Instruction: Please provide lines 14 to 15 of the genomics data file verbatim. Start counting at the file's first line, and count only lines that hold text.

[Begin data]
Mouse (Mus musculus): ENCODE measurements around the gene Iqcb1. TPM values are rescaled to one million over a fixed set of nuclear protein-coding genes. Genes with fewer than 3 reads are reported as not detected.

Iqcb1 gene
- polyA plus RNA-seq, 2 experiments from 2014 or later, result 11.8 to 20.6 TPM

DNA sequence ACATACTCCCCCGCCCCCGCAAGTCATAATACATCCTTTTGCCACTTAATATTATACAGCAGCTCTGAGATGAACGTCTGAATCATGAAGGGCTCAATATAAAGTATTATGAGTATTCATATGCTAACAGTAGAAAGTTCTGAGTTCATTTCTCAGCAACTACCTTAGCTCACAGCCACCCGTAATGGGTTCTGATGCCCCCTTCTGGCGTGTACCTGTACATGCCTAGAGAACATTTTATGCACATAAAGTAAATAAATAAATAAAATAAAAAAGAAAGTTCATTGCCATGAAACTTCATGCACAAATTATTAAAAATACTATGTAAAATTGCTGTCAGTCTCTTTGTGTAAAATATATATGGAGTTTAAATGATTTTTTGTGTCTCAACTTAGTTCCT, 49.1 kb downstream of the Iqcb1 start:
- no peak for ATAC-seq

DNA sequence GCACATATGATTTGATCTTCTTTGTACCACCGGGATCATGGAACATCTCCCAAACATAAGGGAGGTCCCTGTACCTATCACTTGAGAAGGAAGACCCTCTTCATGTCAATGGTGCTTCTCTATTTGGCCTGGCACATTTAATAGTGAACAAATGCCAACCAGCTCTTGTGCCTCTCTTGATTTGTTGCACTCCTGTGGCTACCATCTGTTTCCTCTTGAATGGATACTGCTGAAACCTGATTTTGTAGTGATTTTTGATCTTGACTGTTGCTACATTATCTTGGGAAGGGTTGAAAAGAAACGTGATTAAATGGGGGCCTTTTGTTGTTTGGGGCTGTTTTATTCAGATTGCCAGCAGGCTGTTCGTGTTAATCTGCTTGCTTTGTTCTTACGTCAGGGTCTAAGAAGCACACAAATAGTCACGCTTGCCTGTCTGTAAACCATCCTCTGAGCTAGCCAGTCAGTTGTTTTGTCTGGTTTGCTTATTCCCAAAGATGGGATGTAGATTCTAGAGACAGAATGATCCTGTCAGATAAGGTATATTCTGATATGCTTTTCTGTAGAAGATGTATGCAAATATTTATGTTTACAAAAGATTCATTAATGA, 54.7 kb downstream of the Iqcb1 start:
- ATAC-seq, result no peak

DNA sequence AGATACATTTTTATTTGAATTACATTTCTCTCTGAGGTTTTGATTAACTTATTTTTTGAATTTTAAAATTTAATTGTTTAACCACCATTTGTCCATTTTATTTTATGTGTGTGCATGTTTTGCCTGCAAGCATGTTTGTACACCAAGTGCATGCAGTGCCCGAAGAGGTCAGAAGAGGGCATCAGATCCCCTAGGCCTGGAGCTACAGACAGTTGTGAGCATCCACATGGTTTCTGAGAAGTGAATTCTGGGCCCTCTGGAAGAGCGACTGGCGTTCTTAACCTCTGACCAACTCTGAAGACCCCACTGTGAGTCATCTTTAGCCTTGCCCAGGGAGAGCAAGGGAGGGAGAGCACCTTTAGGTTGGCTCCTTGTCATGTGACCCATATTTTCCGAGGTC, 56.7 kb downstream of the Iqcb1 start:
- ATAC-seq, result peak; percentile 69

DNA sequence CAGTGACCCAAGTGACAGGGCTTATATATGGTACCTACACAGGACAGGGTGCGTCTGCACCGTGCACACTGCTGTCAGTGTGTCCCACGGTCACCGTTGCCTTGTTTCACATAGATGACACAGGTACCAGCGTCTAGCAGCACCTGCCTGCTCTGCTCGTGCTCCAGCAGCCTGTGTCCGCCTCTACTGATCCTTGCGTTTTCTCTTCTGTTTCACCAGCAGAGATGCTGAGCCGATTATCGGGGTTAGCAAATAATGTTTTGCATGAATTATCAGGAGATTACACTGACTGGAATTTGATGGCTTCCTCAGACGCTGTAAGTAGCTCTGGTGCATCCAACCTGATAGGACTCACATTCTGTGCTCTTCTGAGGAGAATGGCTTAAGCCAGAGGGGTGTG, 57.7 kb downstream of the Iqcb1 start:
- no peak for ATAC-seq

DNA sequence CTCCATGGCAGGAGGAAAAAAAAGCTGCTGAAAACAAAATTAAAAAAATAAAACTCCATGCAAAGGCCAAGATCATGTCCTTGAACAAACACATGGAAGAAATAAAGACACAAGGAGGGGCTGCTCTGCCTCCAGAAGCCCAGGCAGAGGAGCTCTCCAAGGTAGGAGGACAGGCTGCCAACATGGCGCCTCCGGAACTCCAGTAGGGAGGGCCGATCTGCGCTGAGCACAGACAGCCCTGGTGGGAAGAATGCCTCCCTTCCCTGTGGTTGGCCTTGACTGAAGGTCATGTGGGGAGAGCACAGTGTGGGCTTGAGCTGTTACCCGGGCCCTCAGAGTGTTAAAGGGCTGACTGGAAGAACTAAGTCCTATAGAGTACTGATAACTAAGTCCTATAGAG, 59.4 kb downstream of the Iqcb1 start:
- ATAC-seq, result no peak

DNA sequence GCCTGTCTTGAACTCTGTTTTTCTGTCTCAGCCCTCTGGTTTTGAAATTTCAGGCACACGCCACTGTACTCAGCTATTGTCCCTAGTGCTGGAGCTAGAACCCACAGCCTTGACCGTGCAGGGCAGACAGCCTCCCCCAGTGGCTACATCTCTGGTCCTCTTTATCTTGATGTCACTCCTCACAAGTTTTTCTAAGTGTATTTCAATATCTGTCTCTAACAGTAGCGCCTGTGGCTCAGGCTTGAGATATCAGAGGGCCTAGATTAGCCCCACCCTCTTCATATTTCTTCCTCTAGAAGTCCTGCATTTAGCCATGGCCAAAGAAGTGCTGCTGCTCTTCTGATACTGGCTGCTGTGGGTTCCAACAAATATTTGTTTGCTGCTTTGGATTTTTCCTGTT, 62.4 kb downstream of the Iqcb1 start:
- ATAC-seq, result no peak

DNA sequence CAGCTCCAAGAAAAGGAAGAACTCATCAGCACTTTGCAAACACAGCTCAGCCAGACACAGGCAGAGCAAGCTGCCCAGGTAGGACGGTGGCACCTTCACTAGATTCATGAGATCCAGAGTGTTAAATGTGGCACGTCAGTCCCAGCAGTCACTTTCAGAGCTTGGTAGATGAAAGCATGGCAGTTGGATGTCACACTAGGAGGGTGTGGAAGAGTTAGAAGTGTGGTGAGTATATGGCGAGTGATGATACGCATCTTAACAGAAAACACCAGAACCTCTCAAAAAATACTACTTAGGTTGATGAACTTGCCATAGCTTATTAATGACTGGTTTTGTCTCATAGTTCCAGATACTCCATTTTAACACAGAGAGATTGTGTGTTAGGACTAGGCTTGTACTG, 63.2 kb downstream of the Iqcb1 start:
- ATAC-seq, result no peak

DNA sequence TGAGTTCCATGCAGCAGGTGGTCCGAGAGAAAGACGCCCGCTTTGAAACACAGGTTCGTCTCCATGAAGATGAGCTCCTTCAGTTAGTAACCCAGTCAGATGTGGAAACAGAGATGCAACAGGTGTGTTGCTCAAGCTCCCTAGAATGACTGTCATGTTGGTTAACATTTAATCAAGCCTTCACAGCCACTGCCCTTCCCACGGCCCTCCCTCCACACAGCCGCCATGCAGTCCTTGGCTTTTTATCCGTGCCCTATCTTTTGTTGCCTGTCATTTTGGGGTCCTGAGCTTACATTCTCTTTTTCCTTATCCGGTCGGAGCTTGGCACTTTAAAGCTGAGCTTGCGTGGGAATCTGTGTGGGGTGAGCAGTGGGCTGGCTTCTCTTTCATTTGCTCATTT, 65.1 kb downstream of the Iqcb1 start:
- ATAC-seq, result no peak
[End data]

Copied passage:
DNA sequence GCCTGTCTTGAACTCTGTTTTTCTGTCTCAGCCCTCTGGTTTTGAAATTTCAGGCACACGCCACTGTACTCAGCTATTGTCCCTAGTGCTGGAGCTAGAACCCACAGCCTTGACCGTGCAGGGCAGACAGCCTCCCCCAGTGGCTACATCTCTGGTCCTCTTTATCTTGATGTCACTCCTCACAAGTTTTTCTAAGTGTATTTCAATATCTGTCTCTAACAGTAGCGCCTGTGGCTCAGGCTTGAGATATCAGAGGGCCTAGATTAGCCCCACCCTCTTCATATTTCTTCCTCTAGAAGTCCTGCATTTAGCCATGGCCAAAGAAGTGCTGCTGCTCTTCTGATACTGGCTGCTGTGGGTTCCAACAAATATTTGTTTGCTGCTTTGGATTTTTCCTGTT, 62.4 kb downstream of the Iqcb1 start:
- ATAC-seq, result no peak